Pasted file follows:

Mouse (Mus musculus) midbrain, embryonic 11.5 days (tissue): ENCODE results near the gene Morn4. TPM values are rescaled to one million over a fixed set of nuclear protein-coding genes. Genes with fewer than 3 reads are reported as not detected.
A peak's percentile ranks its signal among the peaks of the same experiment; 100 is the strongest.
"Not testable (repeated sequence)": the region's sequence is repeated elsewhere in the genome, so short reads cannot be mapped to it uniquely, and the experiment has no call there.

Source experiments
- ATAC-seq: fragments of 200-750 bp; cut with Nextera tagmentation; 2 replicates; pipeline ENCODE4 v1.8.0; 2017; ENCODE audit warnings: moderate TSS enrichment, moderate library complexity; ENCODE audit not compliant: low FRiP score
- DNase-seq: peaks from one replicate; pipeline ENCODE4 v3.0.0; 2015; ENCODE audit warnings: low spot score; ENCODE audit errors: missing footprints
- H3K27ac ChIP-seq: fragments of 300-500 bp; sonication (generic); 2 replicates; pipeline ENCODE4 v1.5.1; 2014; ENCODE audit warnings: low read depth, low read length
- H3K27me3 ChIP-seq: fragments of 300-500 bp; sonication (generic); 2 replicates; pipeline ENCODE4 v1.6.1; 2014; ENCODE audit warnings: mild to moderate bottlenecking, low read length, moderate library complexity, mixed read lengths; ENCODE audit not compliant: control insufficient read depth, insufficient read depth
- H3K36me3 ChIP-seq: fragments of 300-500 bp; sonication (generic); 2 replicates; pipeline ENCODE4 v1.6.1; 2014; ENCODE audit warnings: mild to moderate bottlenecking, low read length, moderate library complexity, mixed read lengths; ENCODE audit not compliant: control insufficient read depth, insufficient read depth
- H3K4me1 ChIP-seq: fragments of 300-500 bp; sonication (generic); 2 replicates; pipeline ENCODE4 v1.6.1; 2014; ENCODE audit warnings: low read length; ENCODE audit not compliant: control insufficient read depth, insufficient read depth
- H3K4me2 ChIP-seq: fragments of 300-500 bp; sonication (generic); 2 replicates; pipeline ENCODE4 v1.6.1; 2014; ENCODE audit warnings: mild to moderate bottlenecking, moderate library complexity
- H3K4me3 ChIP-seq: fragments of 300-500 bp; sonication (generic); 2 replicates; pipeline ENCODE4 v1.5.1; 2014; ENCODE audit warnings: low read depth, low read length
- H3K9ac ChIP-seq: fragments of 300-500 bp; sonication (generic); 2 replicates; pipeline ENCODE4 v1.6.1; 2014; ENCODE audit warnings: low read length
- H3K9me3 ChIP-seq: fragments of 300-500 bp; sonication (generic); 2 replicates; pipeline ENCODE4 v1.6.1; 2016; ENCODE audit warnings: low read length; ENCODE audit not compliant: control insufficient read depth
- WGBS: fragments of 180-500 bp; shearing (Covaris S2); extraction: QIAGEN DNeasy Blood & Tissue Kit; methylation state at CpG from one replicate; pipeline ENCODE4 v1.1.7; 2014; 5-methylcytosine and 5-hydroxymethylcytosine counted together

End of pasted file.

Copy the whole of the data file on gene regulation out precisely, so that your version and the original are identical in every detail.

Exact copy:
Mouse (Mus musculus) midbrain, embryonic 11.5 days (tissue): ENCODE results near the gene Morn4. TPM values are rescaled to one million over a fixed set of nuclear protein-coding genes. Genes with fewer than 3 reads are reported as not detected.
A peak's percentile ranks its signal among the peaks of the same experiment; 100 is the strongest.
"Not testable (repeated sequence)": the region's sequence is repeated elsewhere in the genome, so short reads cannot be mapped to it uniquely, and the experiment has no call there.

Source experiments
- ATAC-seq: fragments of 200-750 bp; cut with Nextera tagmentation; 2 replicates; pipeline ENCODE4 v1.8.0; 2017; ENCODE audit warnings: moderate TSS enrichment, moderate library complexity; ENCODE audit not compliant: low FRiP score
- DNase-seq: peaks from one replicate; pipeline ENCODE4 v3.0.0; 2015; ENCODE audit warnings: low spot score; ENCODE audit errors: missing footprints
- H3K27ac ChIP-seq: fragments of 300-500 bp; sonication (generic); 2 replicates; pipeline ENCODE4 v1.5.1; 2014; ENCODE audit warnings: low read depth, low read length
- H3K27me3 ChIP-seq: fragments of 300-500 bp; sonication (generic); 2 replicates; pipeline ENCODE4 v1.6.1; 2014; ENCODE audit warnings: mild to moderate bottlenecking, low read length, moderate library complexity, mixed read lengths; ENCODE audit not compliant: control insufficient read depth, insufficient read depth
- H3K36me3 ChIP-seq: fragments of 300-500 bp; sonication (generic); 2 replicates; pipeline ENCODE4 v1.6.1; 2014; ENCODE audit warnings: mild to moderate bottlenecking, low read length, moderate library complexity, mixed read lengths; ENCODE audit not compliant: control insufficient read depth, insufficient read depth
- H3K4me1 ChIP-seq: fragments of 300-500 bp; sonication (generic); 2 replicates; pipeline ENCODE4 v1.6.1; 2014; ENCODE audit warnings: low read length; ENCODE audit not compliant: control insufficient read depth, insufficient read depth
- H3K4me2 ChIP-seq: fragments of 300-500 bp; sonication (generic); 2 replicates; pipeline ENCODE4 v1.6.1; 2014; ENCODE audit warnings: mild to moderate bottlenecking, moderate library complexity
- H3K4me3 ChIP-seq: fragments of 300-500 bp; sonication (generic); 2 replicates; pipeline ENCODE4 v1.5.1; 2014; ENCODE audit warnings: low read depth, low read length
- H3K9ac ChIP-seq: fragments of 300-500 bp; sonication (generic); 2 replicates; pipeline ENCODE4 v1.6.1; 2014; ENCODE audit warnings: low read length
- H3K9me3 ChIP-seq: fragments of 300-500 bp; sonication (generic); 2 replicates; pipeline ENCODE4 v1.6.1; 2016; ENCODE audit warnings: low read length; ENCODE audit not compliant: control insufficient read depth
- WGBS: fragments of 180-500 bp; shearing (Covaris S2); extraction: QIAGEN DNeasy Blood & Tissue Kit; methylation state at CpG from one replicate; pipeline ENCODE4 v1.1.7; 2014; 5-methylcytosine and 5-hydroxymethylcytosine counted together